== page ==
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The Tide Has Turned

Has the CFPB changed its tune about dealer markups? The editor believes it has, but he says the battle to save rate discounts isn’t over.

September 17, 2015

I learned two things from American Honda Finance’s $24 million Equal Credit Opportunity Act (ECOA) settlement with the Consumer Financial Protection Bureau and the Department of Justice (DOJ): The pressure the CFPB is putting on auto finance sources isn’t going away, but neither are dealer markups.

I predicted the latter at Industry Summit 2013, about seven months after the bureau issued its controversial guidance on dealer participation. The five-page bulletin gave finance sources an ultimatum: Eliminate dealer markups or monitor compliance and impose controls that address the CFPB’s fair lending concerns.

It was as though everyone but me thought dealer markups were going away. Heck, even Alpha Dawg Jim Ziegler believed we’d lose markups. “In recent weeks, it’s become evident, at least to me, that the [CFPB] is going to regulate, and, ultimately, eliminate dealer finance reserve,” the magazine’s On the Point columnist wrote in August 2013.

Well, not only did the CFPB allow Honda Finance to maintain markups — even through it claimed the captive violated the ECOA by allowing its dealer partners to charge higher interest rates on auto loans to minority borrowers — it commended Honda for its new compensation model.

But the tide hasn’t completely turned in the CFPB’s attack on dealer participation. Days after the settlement was announced, CFPB Director Richard Cordray said that the bureau still believes rate markups have led to “discrimination for consumers.” And Honda Finance did agree to implement a 1% flat fee to supplement its reduced markup caps, which it lowered from 2.25% to 1.25% on loans with terms of five years or less and from 2% to 1% on loans with longer terms.

But considering how far we’ve come from the months leading up to the passage of the Dodd-Frank Act five years ago, this was a major victory. I mean, just about every consumer advocate, civil rights group and even the President and military officials were calling on Congress to put dealers under the supervision of the CFPB. And at the top of their list of reasons why were dealer markups.

“Recent studies prove what many of us have known anecdotally for years; that widespread racial disparities, unrelated to credit risk, exist in the markups added by auto dealers to auto loan interest rates and fees,” stated Hilary Shelton, the director of the National Association for the Advancement of Colored People (NAACP), in a letter issued to the U.S. Senate in May 2010.

And here’s what the Leadership Conference on Civil and Human Rights offered in June 2010: “Auto dealers, whether arranging financing or providing financing themselves, all too often engage in discrimination against minorities. As many academic studies and class action lawsuits have shown, minority car buyers pay significantly higher dealer markups than nonminority car buyers with the same credit scores.”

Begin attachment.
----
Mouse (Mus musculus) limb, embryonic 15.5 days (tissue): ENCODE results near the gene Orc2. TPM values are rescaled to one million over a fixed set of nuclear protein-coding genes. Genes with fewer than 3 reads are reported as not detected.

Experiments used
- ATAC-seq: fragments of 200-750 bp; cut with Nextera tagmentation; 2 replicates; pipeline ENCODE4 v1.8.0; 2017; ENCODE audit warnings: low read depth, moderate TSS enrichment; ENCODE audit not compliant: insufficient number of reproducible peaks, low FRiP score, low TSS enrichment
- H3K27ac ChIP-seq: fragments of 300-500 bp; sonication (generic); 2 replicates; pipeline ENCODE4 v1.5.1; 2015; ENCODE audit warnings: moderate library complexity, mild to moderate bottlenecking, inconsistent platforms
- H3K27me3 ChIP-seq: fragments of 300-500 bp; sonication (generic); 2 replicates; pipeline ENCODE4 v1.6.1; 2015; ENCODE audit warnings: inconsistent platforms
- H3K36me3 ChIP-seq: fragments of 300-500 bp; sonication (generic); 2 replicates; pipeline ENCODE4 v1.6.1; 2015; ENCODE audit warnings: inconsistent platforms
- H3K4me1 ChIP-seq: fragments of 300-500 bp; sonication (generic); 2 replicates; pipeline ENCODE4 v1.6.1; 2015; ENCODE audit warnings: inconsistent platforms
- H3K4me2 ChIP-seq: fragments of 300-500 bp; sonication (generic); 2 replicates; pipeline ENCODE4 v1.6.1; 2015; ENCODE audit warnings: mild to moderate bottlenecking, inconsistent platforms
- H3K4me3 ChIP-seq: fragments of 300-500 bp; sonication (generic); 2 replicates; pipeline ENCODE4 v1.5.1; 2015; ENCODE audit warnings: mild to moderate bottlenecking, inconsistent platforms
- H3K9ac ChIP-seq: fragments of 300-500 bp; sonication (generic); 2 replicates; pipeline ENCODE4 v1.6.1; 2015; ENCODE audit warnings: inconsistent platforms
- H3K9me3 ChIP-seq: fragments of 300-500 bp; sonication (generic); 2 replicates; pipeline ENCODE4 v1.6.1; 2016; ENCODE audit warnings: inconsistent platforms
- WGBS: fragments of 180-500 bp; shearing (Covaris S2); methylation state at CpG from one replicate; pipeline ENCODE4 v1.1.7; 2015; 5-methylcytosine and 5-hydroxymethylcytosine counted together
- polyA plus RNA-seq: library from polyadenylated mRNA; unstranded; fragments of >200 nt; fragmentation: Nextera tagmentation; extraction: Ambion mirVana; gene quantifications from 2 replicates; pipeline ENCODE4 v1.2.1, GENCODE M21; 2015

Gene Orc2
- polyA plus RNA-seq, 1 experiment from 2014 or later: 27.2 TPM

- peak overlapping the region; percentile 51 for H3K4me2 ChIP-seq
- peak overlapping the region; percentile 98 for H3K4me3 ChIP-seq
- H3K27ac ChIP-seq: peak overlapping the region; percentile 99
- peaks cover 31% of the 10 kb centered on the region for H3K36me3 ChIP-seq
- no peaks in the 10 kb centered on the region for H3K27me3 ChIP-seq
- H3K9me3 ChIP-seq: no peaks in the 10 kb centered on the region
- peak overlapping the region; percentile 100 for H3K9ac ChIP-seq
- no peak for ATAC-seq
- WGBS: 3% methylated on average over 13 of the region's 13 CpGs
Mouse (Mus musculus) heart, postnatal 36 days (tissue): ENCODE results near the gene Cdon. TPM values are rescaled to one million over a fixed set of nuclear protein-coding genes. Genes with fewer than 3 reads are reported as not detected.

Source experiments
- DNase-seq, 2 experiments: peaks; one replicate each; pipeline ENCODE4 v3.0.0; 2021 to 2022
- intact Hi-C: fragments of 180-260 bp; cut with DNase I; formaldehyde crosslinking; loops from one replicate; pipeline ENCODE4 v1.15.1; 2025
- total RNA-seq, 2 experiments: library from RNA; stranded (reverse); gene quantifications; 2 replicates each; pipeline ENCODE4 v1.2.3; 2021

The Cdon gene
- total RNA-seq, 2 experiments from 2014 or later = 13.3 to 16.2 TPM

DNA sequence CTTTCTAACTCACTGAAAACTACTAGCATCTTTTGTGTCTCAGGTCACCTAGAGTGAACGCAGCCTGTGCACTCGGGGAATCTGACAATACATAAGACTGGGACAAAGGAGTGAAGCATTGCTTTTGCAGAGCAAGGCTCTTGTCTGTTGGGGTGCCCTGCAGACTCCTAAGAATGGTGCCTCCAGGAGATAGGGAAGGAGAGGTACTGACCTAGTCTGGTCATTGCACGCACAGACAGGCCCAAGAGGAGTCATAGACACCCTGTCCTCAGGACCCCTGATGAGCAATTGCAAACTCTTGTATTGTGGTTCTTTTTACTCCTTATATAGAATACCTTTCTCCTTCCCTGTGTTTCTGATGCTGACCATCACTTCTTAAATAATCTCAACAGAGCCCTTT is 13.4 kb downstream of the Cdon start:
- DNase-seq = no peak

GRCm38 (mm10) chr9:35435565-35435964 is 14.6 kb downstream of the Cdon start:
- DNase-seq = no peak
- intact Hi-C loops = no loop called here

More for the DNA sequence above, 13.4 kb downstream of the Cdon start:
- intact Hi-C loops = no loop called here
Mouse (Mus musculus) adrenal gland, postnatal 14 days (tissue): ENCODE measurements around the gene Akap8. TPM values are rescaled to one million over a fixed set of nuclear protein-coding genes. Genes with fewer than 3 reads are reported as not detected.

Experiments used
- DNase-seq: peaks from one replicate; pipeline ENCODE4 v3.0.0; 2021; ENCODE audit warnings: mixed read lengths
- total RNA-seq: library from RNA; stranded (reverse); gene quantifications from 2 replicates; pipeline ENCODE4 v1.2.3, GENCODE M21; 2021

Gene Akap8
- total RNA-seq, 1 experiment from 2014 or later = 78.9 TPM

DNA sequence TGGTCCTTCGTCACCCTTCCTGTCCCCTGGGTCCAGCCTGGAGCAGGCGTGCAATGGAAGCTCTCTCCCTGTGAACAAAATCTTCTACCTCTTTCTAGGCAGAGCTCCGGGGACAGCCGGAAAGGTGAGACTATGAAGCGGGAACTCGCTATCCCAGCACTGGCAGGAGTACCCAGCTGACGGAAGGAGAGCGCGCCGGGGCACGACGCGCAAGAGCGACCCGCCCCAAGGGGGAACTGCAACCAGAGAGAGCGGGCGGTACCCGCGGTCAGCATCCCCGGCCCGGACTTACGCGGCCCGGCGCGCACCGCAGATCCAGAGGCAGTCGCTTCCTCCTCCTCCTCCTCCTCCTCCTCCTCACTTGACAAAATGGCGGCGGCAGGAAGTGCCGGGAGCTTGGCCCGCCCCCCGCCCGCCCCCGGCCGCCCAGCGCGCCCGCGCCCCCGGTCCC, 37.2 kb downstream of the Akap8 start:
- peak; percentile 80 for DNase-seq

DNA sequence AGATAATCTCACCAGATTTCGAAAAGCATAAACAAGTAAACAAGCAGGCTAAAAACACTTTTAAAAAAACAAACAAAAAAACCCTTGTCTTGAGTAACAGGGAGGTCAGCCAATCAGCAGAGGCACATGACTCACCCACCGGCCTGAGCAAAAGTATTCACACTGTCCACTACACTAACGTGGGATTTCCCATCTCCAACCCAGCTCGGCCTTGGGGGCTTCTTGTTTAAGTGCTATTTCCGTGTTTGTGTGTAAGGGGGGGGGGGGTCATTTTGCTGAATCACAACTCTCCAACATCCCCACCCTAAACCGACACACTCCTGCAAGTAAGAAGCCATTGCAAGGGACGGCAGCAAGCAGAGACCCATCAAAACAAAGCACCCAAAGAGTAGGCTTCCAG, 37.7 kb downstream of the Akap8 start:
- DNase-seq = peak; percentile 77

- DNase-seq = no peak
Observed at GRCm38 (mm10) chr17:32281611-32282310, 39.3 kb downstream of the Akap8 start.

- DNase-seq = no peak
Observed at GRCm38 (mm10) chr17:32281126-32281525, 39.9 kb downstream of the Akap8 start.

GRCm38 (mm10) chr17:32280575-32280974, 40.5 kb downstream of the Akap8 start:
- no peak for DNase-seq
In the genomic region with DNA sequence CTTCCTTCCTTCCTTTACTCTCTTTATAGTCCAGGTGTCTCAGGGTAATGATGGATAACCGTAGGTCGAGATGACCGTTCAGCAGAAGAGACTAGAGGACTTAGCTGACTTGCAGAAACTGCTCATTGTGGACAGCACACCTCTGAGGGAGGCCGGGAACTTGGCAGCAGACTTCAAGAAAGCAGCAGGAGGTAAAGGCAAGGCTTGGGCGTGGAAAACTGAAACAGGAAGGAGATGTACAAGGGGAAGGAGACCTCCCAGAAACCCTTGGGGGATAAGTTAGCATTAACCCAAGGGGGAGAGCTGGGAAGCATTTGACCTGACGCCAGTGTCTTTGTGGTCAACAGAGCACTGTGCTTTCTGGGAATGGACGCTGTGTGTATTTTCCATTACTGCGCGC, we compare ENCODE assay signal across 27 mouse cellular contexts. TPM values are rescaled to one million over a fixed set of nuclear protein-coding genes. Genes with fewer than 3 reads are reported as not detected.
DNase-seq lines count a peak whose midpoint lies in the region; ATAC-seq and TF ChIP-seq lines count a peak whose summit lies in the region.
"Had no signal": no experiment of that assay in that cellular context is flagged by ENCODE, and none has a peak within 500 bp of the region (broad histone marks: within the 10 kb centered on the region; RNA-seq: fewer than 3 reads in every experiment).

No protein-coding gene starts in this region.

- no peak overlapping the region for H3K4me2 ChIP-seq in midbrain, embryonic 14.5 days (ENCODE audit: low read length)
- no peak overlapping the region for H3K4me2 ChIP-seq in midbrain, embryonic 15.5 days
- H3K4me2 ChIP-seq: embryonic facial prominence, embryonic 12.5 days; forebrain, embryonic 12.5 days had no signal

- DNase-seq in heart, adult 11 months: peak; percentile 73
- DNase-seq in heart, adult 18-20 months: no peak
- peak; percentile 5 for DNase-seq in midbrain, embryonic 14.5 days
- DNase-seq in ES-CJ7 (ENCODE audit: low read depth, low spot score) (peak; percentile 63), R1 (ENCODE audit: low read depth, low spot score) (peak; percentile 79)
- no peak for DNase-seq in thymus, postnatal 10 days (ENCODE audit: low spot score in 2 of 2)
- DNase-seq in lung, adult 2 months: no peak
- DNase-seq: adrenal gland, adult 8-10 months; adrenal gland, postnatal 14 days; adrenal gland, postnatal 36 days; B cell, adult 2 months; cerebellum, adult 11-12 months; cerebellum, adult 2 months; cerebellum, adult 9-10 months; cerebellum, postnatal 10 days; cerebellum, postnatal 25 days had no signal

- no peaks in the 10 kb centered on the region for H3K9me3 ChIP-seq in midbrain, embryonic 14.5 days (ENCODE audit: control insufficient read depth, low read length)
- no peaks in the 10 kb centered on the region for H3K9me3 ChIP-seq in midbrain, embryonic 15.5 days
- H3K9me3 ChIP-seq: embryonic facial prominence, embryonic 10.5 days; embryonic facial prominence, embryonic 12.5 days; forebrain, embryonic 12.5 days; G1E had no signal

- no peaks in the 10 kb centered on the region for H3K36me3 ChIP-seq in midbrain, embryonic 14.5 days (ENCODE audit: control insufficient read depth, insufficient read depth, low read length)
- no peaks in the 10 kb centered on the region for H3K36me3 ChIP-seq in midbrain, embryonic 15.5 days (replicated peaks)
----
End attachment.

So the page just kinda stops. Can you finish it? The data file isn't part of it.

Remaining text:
Heck, groups like the Consumer Federation of America and the National Consumer Law Center even called on the Federal Trade Commission to ban dealer markups during the agency’s Motor Vehicle Roundtables in 2012. So we went from calls for a total ban to the CFPB accepting markups with a reduced cap.

“… The settlement really is more evidence that dealer participation is here to stay,” noted Andrew Koblenz, the National Automobile Dealers Association’s executive vice president of legal and regulatory affairs. “What’s really under threat is the degree to which the dealer can offer discounts.”

That’s why the NADA continues to push H.R. 1737, legislation that, if passed, would repeal the bureau’s guidance on dealer participation and add a few more steps to its guidance-writing activities. It’s also why I’d like to plug the Fair Credit Compliance Policy & Program the NADA issued in early 2014 with the National Association of Minority Automobile Dealers and the American International Automobile Dealers Association.

It’s important to note that while the program is based on a 2007 DOJ consent order, the CFPB has not fully endorsed it. However, one of its former officials, Rick Hackett, has. In fact, 11 of the industry’s top legal minds have endorsed the program, which calls on dealers to establish a markup cap and only discount from that cap based on “legitimate factors that can affect finance rates.”

Three of our 2015 F&I Pacesetters installed the program last summer. They admit it took time for their sales and F&I teams to adjust, but they say the program has resulted in improved F&I turnovers because it forces salespeople to begin talking to customers about vehicle financing. Hey, maybe the tide has turned after all.

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